The Inheritance Challenge
Kiplinger's Personal Finance|December 2021
Some inherited assets are tax-friendly, but under new rules, others come with a hefty tax bill. We help you get the most out of a legacy.
SANDRA BLOCK

UNLESS YOU SPEND YOUR WINTERS IN ASPEN and your summers in the Hamptons, you probably don’t have to worry about paying federal estate taxes on an inheritance. In 2021, the federal estate tax doesn’t kick in unless an estate exceeds $11.7 million. The Biden administration has proposed lowering the exemption, but even that proposal wouldn’t affect estates valued at less than about $6 million. (Some states have lower thresholds, however; see the box on page 58.)

But if you inherit an IRA from a parent, taxes on mandatory withdrawals could leave you with a smaller legacy than you expected. And as IRAs become an increasingly significant retirement savings tool—Americans held more than $13 trillion in IRAs in the second quarter of 2021—there’s a good chance you’ll inherit at least one account.

NEW RULES

Before 2020, beneficiaries of inherited IRAs (or other tax-deferred accounts, such as 401(k) plans) could transfer the money into an account known as an inherited (or “stretch”) IRA and take withdrawals over their life expectancy. This enabled them to minimize withdrawals, which are taxed at ordinary income tax rates, and allow the untapped funds to grow.

The Setting Every Community Up for Retirement Enhancement (SECURE) Act of 2019 put an end to that tax-saving strategy. Now, most adult children and other non-spouse heirs who inherit an IRA on or after January 1, 2020, have just two options: Take a lump sum or transfer the money to an inherited IRA that must be depleted within 10 years after the death of the original owner.

The 10-year rule doesn’t apply to surviving spouses. They can roll the money into their own IRA and allow the account to grow, tax-deferred, until they must take required minimum distributions, which start at age 72. (If the IRA is a Roth, they don’t have to take RMDs.) Alternatively, spouses can transfer the money into an inherited IRA and take distributions based on their life expectancy. The SECURE Act also created exceptions for nonspouse beneficiaries who are minors, disabled or chronically ill, or less than 10 years younger than the original IRA owner.

But IRA beneficiaries who aren’t eligible for these exceptions could end up with a hefty tax bill, especially if the 10-year withdrawal period coincides with years in which they have a lot of other taxable income.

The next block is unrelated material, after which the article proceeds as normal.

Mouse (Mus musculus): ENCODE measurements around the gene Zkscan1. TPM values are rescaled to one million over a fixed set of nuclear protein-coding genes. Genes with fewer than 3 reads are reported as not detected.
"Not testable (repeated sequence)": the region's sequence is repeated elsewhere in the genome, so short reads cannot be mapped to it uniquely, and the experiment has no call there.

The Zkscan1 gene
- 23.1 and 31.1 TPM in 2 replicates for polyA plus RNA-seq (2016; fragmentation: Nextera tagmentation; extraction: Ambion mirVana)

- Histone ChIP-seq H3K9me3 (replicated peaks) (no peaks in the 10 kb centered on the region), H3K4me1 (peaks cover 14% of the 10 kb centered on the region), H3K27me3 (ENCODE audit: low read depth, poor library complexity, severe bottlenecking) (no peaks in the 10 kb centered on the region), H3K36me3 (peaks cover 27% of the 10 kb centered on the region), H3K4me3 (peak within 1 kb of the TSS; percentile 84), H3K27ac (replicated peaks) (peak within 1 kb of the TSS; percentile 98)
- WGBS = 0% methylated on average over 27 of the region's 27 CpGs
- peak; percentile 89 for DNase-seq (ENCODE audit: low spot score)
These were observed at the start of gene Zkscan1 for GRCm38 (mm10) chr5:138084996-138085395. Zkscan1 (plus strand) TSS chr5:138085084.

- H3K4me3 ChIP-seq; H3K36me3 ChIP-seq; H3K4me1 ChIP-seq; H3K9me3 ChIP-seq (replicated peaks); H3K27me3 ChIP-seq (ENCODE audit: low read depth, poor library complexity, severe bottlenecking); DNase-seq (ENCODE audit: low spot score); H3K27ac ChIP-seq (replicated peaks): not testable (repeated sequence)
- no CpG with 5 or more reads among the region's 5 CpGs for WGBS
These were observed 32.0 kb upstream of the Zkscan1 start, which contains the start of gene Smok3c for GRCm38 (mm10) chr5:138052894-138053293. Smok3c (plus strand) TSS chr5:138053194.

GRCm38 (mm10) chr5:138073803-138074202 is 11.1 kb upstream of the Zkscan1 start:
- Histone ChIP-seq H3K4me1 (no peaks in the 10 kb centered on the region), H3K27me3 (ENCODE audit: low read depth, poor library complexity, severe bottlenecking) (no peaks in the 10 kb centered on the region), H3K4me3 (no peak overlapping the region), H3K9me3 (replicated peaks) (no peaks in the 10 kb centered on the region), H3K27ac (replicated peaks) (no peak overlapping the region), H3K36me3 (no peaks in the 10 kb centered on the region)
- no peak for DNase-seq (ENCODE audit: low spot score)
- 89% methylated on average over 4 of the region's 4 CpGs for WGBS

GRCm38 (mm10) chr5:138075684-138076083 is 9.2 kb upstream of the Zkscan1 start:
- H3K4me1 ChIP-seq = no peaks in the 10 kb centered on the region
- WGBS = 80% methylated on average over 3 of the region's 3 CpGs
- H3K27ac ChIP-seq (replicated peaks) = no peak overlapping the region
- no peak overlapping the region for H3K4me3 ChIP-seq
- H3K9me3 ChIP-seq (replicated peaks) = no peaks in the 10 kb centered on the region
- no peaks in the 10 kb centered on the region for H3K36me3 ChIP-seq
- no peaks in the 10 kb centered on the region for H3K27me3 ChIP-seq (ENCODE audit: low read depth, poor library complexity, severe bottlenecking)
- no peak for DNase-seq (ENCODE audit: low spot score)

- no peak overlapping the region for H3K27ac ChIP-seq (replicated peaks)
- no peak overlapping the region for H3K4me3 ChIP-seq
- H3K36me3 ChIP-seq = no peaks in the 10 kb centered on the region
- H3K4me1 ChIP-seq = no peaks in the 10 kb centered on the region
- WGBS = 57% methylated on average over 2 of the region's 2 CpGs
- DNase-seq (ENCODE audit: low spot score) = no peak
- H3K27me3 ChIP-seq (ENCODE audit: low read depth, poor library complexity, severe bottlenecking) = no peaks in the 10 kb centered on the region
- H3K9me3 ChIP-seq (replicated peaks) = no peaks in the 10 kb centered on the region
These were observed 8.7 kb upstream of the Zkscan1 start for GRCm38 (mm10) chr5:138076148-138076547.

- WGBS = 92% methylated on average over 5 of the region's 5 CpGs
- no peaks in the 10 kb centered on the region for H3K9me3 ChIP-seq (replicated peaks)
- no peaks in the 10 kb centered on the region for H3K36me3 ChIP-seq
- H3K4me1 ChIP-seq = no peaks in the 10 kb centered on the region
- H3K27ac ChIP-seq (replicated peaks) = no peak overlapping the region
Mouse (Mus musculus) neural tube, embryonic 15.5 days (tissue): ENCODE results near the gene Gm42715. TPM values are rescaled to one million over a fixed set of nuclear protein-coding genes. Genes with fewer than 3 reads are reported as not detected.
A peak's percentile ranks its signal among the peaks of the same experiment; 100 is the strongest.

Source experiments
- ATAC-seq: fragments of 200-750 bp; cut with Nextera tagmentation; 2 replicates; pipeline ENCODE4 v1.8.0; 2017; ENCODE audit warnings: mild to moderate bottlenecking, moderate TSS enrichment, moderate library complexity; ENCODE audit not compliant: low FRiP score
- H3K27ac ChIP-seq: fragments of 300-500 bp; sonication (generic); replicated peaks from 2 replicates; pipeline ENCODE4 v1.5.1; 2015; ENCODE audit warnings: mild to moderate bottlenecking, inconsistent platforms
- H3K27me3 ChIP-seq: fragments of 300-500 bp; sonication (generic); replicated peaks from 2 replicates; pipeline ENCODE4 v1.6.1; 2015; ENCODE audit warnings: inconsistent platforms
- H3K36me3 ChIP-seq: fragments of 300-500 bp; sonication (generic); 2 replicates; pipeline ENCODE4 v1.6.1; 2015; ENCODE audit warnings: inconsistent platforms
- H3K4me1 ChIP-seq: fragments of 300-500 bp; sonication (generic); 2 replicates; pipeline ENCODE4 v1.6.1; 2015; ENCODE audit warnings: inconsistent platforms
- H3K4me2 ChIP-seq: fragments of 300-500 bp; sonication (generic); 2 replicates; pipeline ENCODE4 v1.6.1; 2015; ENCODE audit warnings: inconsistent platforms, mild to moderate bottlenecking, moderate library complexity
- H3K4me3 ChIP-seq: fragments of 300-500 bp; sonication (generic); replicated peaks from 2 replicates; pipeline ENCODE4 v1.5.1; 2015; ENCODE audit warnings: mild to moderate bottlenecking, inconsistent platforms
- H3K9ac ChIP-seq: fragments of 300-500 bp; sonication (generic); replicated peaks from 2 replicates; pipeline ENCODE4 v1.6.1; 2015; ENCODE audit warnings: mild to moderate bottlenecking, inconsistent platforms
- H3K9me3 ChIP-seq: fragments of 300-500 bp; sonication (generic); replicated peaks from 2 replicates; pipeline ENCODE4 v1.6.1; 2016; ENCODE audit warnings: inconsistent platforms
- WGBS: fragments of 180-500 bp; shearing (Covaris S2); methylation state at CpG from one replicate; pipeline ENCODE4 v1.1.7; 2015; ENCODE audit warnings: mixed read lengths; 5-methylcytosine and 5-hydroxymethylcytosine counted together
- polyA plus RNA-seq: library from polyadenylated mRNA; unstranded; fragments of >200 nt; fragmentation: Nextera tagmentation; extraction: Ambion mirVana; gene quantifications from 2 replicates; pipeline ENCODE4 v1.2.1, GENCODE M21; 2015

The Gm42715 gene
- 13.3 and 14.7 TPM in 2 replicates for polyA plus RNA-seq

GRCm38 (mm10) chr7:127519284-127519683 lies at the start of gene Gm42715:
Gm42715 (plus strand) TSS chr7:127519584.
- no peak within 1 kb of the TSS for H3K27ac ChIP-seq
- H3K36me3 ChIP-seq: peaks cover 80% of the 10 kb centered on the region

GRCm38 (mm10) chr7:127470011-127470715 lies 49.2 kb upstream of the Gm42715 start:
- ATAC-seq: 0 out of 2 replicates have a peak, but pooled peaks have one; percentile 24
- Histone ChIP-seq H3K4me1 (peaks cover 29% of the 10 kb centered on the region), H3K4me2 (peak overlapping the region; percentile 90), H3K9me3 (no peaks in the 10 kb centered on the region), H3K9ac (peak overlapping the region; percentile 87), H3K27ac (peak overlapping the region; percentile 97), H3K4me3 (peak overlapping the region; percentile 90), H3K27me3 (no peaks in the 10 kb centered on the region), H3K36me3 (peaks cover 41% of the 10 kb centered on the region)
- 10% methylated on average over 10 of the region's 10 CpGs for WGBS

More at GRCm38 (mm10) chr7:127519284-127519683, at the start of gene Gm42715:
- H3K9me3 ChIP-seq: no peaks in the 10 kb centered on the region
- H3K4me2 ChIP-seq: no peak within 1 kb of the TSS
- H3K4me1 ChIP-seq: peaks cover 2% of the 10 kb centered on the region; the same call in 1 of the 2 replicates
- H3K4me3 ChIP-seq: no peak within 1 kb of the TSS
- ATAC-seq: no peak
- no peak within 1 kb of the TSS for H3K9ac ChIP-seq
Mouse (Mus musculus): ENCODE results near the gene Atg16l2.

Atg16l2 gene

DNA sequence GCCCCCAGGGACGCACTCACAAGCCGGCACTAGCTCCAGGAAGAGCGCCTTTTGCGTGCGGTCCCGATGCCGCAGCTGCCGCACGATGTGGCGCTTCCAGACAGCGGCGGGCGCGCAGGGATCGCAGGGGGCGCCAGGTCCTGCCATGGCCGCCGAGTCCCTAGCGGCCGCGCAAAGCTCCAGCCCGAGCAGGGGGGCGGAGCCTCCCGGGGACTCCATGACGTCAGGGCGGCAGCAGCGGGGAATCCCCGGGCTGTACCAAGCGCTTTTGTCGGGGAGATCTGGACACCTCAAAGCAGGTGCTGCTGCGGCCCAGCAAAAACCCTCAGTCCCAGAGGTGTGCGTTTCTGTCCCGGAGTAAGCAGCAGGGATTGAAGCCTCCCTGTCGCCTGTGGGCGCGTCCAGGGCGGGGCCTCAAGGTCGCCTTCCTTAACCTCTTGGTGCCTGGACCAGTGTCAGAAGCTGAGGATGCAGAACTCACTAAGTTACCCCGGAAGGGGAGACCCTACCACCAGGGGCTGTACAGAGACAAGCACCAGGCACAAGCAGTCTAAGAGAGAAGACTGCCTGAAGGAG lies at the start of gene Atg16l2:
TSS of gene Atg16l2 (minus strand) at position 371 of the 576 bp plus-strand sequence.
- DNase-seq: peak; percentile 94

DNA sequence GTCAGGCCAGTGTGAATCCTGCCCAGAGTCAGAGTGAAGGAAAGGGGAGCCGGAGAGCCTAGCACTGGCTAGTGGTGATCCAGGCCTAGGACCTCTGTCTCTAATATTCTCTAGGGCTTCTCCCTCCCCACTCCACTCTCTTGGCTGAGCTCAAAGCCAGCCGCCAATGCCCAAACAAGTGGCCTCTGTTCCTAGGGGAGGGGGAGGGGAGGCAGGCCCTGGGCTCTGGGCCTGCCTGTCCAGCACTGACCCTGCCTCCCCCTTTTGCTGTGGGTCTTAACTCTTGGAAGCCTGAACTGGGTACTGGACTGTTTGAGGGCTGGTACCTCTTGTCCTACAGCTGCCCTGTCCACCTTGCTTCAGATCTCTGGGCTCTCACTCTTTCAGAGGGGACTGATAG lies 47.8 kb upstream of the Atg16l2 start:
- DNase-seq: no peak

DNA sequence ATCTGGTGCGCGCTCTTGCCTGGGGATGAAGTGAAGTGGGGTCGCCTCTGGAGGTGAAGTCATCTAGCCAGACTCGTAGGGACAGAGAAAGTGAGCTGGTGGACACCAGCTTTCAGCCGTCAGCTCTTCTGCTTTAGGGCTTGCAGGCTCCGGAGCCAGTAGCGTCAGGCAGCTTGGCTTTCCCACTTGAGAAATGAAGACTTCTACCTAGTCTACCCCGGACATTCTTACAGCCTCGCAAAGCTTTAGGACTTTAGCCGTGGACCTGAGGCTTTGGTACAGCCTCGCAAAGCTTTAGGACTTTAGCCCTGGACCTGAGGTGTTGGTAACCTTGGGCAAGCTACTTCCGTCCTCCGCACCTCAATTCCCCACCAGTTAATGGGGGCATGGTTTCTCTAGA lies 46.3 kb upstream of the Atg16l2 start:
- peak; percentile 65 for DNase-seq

The 10-year rule also applies to inherited Roth IRAs, but with an important difference. While you must still deplete the account in 10 years, the distributions are tax-free, as long as the Roth was funded at least five years before the original owner died. If you don’t need the money, waiting to take distributions until you’re required to empty the account will provide you with up to 10 years of tax-free growth, says Victor Schultz, president and chief fiduciary officer at Prairie Trust, a wealth management firm in Brookfield, Wis.

PLANNING WITHDRAWALS

Many heirs simply cash out their parents’ IRAs, but if you take a lump sum from a traditional IRA, you’ll owe taxes on the entire amount. Depending on the size of the account, that could kick you into a higher tax bracket.

Transferring the money to an inherited IRA will allow you to spread out the tax bill, albeit for a shorter period than the law previously allowed. Taking an annual distribution of one-tenth of the amount of the IRA, for example, would probably minimize the impact on your tax bill. But because the new rules don’t require annual distributions, you have some flexibility. If you’re planning to retire in a couple of years and expect your tax bracket to drop, for example, it may make sense to postpone taking withdrawals until you stop working, says Howard Hook, a certified financial planner with EKS Associates, in Princeton, N.J. Still another option is to wait until year 10 to withdraw the money, which would give you a decade of tax-deferred growth. On the downside, withdrawing all of the money at once could trigger a bracket-breaking tax bill.

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